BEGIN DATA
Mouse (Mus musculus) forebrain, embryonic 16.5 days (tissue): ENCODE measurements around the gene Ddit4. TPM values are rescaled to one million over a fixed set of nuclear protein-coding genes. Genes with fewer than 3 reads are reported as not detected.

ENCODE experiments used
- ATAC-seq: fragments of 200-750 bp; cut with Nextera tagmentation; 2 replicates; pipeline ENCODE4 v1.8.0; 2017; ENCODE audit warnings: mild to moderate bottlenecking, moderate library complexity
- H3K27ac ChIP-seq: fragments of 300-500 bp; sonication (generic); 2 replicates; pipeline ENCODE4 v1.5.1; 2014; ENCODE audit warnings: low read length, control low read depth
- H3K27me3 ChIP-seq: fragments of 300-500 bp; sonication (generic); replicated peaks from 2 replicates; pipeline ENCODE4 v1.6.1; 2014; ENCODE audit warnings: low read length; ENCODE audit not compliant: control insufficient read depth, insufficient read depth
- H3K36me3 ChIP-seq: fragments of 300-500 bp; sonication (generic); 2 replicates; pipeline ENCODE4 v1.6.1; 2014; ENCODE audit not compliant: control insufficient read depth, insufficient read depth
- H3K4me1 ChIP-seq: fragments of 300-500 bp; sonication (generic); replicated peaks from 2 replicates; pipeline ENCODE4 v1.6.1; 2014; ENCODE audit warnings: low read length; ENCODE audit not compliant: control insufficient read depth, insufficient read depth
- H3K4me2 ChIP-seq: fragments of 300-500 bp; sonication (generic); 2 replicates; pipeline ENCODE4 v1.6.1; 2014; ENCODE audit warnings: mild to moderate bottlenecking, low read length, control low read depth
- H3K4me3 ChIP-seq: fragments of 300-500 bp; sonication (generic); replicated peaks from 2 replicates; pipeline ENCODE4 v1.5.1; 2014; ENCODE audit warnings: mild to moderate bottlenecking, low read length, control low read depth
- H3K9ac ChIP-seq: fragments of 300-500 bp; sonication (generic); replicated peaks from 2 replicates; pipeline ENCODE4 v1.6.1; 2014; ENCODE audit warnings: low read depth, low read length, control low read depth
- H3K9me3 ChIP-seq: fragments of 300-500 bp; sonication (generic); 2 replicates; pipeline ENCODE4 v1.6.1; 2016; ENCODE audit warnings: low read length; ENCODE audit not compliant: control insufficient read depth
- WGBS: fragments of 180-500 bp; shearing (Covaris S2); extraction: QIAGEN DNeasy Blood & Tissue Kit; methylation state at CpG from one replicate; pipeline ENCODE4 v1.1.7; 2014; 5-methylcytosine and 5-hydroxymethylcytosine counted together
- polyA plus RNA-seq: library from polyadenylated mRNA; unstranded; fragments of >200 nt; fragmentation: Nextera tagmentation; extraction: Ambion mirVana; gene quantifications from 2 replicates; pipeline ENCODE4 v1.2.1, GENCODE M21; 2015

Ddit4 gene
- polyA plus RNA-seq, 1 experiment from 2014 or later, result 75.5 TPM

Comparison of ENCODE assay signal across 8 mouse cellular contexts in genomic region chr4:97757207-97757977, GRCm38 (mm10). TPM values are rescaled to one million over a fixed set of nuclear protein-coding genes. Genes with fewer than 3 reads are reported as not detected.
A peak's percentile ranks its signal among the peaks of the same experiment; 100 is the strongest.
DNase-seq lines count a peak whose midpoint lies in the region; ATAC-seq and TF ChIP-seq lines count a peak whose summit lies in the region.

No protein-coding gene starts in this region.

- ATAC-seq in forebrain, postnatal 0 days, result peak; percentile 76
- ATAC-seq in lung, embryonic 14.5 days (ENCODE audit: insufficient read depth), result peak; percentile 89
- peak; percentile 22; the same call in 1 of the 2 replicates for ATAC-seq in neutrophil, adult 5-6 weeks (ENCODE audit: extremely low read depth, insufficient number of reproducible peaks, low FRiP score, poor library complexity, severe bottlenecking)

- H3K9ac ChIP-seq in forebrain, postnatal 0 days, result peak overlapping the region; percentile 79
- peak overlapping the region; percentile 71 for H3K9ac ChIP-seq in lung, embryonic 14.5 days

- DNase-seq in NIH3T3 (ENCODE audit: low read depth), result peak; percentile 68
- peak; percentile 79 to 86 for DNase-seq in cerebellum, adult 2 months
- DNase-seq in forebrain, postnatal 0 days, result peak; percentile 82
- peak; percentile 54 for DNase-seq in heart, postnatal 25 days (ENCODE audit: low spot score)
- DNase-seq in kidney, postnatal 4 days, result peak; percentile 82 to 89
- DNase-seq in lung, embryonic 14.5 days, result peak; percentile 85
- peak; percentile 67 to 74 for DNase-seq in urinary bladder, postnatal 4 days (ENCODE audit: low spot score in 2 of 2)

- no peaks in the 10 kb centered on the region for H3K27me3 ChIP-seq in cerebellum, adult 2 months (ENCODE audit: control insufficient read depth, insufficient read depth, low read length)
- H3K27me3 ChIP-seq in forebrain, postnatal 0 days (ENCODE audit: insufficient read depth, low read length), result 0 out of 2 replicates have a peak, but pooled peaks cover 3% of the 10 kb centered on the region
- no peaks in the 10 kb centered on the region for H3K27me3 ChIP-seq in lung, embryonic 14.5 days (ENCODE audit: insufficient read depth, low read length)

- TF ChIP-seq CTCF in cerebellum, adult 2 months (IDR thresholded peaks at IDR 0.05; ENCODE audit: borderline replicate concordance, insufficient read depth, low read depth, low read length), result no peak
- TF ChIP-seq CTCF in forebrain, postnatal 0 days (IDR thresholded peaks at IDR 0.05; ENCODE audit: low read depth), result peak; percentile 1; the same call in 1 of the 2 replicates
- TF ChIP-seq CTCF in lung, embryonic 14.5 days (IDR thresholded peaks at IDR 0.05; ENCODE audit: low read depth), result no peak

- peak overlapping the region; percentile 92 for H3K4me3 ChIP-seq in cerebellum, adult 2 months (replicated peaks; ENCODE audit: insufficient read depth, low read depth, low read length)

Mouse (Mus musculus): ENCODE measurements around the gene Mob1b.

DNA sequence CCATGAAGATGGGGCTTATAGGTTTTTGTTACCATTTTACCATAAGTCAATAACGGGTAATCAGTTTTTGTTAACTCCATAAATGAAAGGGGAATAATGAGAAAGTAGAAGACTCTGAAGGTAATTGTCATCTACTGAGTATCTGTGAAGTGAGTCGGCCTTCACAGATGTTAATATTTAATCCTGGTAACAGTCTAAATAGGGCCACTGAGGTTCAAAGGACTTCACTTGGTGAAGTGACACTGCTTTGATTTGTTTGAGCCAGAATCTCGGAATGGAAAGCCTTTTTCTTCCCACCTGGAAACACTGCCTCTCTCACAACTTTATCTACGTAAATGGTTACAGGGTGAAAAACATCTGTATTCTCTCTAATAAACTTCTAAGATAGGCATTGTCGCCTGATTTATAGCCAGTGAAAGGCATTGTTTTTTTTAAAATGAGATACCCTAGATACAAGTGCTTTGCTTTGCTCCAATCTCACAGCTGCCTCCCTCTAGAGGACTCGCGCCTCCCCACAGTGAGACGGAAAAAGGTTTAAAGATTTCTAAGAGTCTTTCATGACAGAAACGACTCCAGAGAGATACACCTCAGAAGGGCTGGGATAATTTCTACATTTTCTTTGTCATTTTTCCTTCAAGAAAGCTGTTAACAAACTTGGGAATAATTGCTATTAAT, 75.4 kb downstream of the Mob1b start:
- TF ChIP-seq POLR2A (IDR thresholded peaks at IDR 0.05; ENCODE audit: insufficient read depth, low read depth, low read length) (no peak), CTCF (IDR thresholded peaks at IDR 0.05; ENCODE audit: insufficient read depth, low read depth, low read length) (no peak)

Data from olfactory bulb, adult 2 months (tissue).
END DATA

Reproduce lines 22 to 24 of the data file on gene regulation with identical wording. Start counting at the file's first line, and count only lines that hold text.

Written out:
- peak; percentile 22; the same call in 1 of the 2 replicates for ATAC-seq in neutrophil, adult 5-6 weeks (ENCODE audit: extremely low read depth, insufficient number of reproducible peaks, low FRiP score, poor library complexity, severe bottlenecking)

- H3K9ac ChIP-seq in forebrain, postnatal 0 days, result peak overlapping the region; percentile 79
- peak overlapping the region; percentile 71 for H3K9ac ChIP-seq in lung, embryonic 14.5 days